February 23, 2010
Q&A With Mel Brooks
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TT: Seeing the Kennedy Center Honors honoring your work, it turns out you are a song-and-dance man, as much as a comedian.
MB: Turns out that there’s a lot of George M. Cohan [in me]. In my neighborhood, we called him Cohen. When I was a kid, we took him as our own. George M. Cohan wrote a lot of Broadway musicals and did what I later followed in his footsteps [doing]. I did the book [for ‘The Producers’] together with Tom Meehan. I would write the music and the lyrics.
TT: You could probably put on a revue, ‘The Songs of Mel Brooks.’
MB: I probably couldn’t. I could get on a stage, get a moderate-sized audience and [sing] songs. ... Like [breaks into song] :
‘Here I am…
I’m Melvin Brooks
I’ve come to stop the show
Just a ham who’s minus looks
But in your hearts I’ll grow!
I tell you gags, I’ll sing you songs
Happy little snappy tunes that roll along
I’m out of my mind
Won’t you be kind?
And, please love
That’s my first song that I did in the mountains. It would be greeted with a little applause, a little of [he groans], a lot of you’d hear ‘English! English!’ ... because a lot of Jews, when they found out they were in for a night of English, they were very unhappy. I had only a few Yiddish jokes, and my Yiddish to this day is rather limited.
My grandmother spoke Yiddish. Her English wasn’t so terrific. She knew a few English words, like ‘subway.’ She didn’t even know fenster for window. She knew ‘vindow.’ But my mother, who came here when she was 3, her name was Brookman, she actually had an Irish accent. You say, ‘Why? Why did Mel Brooks’ mother have an Irish accent? That’s crazy! Why?’
MB: She was 3 years old, and when she went to school all the teachers were Irish, and she thought that’s the way you speak English. You know [how] we say in the Brooklyn accent ‘Thirty-third and Third’? That’s all from Ireland.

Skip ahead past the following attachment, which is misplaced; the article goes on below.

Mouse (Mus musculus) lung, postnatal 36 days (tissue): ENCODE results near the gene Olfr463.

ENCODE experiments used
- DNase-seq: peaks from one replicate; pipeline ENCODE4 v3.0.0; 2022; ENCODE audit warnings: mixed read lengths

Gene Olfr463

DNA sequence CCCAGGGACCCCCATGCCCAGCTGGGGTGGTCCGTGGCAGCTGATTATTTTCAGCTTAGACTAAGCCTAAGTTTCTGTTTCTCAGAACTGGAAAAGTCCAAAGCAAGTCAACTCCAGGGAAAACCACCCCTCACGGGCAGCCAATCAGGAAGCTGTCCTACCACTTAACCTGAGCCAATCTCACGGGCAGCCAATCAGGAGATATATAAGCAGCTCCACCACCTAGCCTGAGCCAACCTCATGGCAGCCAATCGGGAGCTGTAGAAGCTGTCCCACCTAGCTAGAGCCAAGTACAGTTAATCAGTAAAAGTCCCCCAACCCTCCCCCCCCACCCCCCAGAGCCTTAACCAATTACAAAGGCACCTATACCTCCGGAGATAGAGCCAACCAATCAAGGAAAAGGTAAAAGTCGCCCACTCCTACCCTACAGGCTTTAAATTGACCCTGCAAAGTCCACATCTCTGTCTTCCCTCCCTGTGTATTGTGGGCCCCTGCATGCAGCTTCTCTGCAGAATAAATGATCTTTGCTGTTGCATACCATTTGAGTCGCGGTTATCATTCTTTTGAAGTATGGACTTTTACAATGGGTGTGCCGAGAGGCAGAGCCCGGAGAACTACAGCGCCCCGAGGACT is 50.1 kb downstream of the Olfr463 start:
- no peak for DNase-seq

TT: That’s funny.
MB: It’s true. I’m half-Irish, without knowing it.
TT: When you originally did ‘The 2000 Year Old Man,’ you were in fact quite young — now you are closer, at least in comedy years, to being 2,000.
MB: That’s very funny .... [laughs] I’m approaching that 2,000-year-old guy for real!
TT: Does the advice [from] ‘The 2000 Year Old Man’ still work?
MB: The good jokes still work, even if they are [outdated]. Even if the things are not there anymore. I don’t know if the products that I mentioned are still [there].
TT: Nectarines are still a good fruit.
MB: Nectarines are still good.
TT: No fried foods is still good advice.
TT: But there are a few better products since then than wax paper.
MB: We mention that! Carl says, ‘What about the heart-lung machine?’ I said, I believe, on the record: ‘That was good. That was good. Hard to get into the medicine cabinet, but that was good.’
Some things are really dated, but we never did anything political. We always did [material about] the human condition. Human behavior. [Carl would say:] ‘What were the means of transportation a thousand years ago?’ I’d say: ‘Fear. A lion would come behind you, you’d move.’
A lot of the jokes from the early record still work. On the first album there are four or five characters ... that people don’t know about. [The German Psychiatrist, The Third Best Poet, The Astronaut, etc.]
TT: At the Kennedy Center Honors, Carl Reiner said he wanted to get you back in the studio to record again.
MB: We might. But I said to Carl, ‘If we do it, let’s do it like the first record: Don’t tell me what you’re going to ask, I don’t even want to know the subject. We’ll just ad-lib it like we did the first two records.’
TT: Carl Reiner has written several books and several volumes of autobiography. When are you going to write your book, your story?
MB: I’m not old enough yet. I’m only 83. When I get to be 93, I’ll start thinking about, ‘Maybe I should write an autobiography?’
Tom Teicholz is a film producer in Los Angeles. Everywhere else, he’s an author and journalist who has written for The New York Times Sunday Magazine, Interview and The Forward. His column appears here regularly, and his blog can be found at jewishjournal.com/tommywoodtheblog.
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